Most people would agree that having cancer is a bad thing. No question about it. You don't want anyone you love, including yourself, to get cancer.
And yet, I firmly believe that there is some good in every situation. My husband's prostate cancer is no exception to this rule.
My husband's prostate cancer diagnosis
When my husband's metastasized prostate cancer was diagnosed last summer, I felt as though the sunlight had been sucked from our world. Pain seemed to surround us. He was in pain physically, and I was helpless to relieve it. I was in pain emotionally and was unable to relax or find peace.
The time that lapsed between his prostate cancer diagnosis and the beginning of his prostate cancer treatment seemed like a time of endless torment. When I look back on those few weeks now, the only color I can see in my mind's eye is gray. We were victims of a dark disease, living in a fog of agony and indecision and sadness.
But during the past six months, the light has come back into our world. Little by little, the gray mists have cleared, and welcome bursts of vibrant color have broken through to illuminate our many blessings.
Cherishing each other after a cancer diagnosis
My husband and I have grown even closer these past few months. We cherish each other and our time together. Our days are spent being grateful for all we have. As we spend time with our children, our grandchildren and our friends, we are aware of how important it is to enjoy every minute with them. Family dinners are now a time of giggles and love and laughter. Visits and phone calls warm us and chase away the mists.
Each day brings more sunshine and hope to us as we make a determined effort to vanquish the dark doubts and fears that would paralyze us if we let them.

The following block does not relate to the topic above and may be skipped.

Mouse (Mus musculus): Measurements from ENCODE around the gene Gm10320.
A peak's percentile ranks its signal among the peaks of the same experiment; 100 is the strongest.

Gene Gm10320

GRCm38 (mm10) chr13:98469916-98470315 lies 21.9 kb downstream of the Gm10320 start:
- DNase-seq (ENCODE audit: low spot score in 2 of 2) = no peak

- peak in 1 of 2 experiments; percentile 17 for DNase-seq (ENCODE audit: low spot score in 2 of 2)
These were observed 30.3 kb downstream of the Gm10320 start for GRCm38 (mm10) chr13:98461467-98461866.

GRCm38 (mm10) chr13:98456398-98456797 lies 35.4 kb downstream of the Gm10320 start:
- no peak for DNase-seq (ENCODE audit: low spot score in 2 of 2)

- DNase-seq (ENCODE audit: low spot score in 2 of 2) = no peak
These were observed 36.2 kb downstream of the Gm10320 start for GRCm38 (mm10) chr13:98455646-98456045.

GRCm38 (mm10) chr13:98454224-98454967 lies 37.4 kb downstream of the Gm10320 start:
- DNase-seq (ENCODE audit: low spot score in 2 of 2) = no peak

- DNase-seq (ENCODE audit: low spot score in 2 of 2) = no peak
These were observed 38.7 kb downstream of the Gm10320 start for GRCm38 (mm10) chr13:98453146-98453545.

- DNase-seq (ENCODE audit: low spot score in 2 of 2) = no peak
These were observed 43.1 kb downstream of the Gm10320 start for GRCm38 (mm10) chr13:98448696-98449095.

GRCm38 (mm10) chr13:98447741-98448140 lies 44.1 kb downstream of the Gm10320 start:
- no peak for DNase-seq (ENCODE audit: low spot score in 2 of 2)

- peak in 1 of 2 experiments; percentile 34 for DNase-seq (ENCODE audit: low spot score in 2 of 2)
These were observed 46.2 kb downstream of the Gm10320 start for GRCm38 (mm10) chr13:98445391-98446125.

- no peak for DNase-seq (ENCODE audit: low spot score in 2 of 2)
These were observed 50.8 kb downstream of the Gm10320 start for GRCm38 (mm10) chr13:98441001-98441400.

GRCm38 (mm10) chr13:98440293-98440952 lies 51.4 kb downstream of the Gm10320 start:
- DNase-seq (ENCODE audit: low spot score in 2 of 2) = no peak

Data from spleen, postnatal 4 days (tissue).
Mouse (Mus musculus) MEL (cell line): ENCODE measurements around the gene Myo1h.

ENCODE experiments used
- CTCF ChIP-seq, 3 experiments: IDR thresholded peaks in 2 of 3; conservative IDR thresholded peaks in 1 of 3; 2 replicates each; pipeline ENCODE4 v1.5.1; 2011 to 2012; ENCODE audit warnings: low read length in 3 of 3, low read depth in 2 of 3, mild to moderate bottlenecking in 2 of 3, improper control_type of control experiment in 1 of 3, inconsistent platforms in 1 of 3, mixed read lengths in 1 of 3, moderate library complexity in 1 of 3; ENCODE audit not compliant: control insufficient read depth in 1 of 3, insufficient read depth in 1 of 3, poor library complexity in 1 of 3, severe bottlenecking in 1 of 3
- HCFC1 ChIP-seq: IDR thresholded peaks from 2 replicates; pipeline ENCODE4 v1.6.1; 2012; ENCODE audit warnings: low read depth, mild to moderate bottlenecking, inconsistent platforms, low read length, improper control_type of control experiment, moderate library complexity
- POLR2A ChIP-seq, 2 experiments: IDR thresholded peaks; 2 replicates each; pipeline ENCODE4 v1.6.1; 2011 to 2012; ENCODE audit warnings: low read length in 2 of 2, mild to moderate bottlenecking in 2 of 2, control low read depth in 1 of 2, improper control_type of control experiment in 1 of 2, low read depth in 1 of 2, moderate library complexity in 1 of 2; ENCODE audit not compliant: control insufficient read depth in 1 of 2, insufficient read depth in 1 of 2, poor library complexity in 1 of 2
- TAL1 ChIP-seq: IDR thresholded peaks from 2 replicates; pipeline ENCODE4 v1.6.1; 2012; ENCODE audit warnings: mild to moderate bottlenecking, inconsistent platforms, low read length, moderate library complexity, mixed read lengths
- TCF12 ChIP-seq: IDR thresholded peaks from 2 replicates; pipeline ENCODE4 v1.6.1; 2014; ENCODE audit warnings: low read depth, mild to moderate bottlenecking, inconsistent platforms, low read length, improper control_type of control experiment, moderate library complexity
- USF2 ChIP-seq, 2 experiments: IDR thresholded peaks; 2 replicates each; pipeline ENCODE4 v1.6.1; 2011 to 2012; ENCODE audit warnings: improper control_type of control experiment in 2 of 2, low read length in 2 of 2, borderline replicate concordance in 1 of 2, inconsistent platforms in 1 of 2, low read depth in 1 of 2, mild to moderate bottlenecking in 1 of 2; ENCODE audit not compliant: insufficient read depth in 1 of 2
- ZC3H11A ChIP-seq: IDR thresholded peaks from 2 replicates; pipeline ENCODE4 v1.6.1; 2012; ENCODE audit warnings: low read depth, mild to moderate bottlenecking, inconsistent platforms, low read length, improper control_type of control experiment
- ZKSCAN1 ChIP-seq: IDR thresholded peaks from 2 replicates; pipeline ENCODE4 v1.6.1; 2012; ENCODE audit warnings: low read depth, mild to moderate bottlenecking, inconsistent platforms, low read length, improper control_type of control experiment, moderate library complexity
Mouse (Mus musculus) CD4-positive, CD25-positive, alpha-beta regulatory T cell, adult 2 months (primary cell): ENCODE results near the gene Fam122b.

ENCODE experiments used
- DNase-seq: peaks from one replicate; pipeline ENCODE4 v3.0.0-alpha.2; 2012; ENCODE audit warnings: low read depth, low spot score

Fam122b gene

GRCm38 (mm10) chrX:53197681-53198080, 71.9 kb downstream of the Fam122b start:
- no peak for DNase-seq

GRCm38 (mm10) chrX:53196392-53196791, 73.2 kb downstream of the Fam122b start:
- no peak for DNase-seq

We laugh together. We hold hands. We tell each other daily how much we love each other. And we joyfully make plans for our future together. Life lived in the light of love and hope is what surviving cancer is all about.
A cancer diagnosis can -- and often does -- stop you in your tracks. But as we've learned, it also can be a force for good, a catalyst to help illuminate all the bright and wonderful blessings in your life.
Discovering reasons to be thankful
My husband's cancer has made us reevaluate what is important to us: faith, family and friends. Cancer has caused us to focus on all the things we have to be thankful for and to actively seek them out. Cancer has caused us to renew our faith in God and to thank Him daily for our life together.
I am thankful for the many doctors, nurses and staff at MD Anderson who work so hard to bring healing and hope to cancer patients. I am thankful for the gifts of light and beauty that can be found in everyday life. I am thankful for the lessons that we have learned due to my husband's cancer.
Am I thankful that he has cancer? No. But I am thankful for the inexplicable ability of the human spirit to rise above adversity and seek the good where only the bad seems to exist.